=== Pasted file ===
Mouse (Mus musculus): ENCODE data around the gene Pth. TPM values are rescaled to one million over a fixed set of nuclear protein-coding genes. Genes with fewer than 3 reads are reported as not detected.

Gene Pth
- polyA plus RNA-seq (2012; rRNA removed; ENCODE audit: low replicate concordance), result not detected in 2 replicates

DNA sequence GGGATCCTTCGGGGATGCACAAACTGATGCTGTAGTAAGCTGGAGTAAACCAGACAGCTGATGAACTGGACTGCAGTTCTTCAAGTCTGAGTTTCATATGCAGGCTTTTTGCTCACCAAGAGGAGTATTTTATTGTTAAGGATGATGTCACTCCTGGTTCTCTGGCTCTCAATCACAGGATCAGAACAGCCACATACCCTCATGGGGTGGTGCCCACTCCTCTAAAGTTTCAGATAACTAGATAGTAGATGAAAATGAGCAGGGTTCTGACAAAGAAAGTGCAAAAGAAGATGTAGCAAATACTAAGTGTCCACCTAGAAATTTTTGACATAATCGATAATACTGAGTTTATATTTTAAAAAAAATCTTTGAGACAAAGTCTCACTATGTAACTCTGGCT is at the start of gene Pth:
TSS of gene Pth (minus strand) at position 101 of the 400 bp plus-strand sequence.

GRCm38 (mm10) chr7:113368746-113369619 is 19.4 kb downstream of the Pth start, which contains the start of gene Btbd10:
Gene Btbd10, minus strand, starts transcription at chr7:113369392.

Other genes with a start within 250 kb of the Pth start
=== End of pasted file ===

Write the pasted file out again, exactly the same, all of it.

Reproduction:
Mouse (Mus musculus): ENCODE data around the gene Pth. TPM values are rescaled to one million over a fixed set of nuclear protein-coding genes. Genes with fewer than 3 reads are reported as not detected.

Gene Pth
- polyA plus RNA-seq (2012; rRNA removed; ENCODE audit: low replicate concordance), result not detected in 2 replicates

DNA sequence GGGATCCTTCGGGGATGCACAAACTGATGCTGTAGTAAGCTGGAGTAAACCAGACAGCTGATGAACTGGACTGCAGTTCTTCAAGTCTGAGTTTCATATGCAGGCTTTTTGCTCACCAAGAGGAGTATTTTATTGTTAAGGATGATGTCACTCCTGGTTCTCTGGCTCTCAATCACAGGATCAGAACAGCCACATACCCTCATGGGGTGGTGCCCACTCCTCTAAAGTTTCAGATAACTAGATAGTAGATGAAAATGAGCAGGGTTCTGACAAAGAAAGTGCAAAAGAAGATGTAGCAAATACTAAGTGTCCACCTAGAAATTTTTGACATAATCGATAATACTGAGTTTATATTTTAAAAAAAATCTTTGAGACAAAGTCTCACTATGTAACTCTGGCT is at the start of gene Pth:
TSS of gene Pth (minus strand) at position 101 of the 400 bp plus-strand sequence.

GRCm38 (mm10) chr7:113368746-113369619 is 19.4 kb downstream of the Pth start, which contains the start of gene Btbd10:
Gene Btbd10, minus strand, starts transcription at chr7:113369392.

Other genes with a start within 250 kb of the Pth start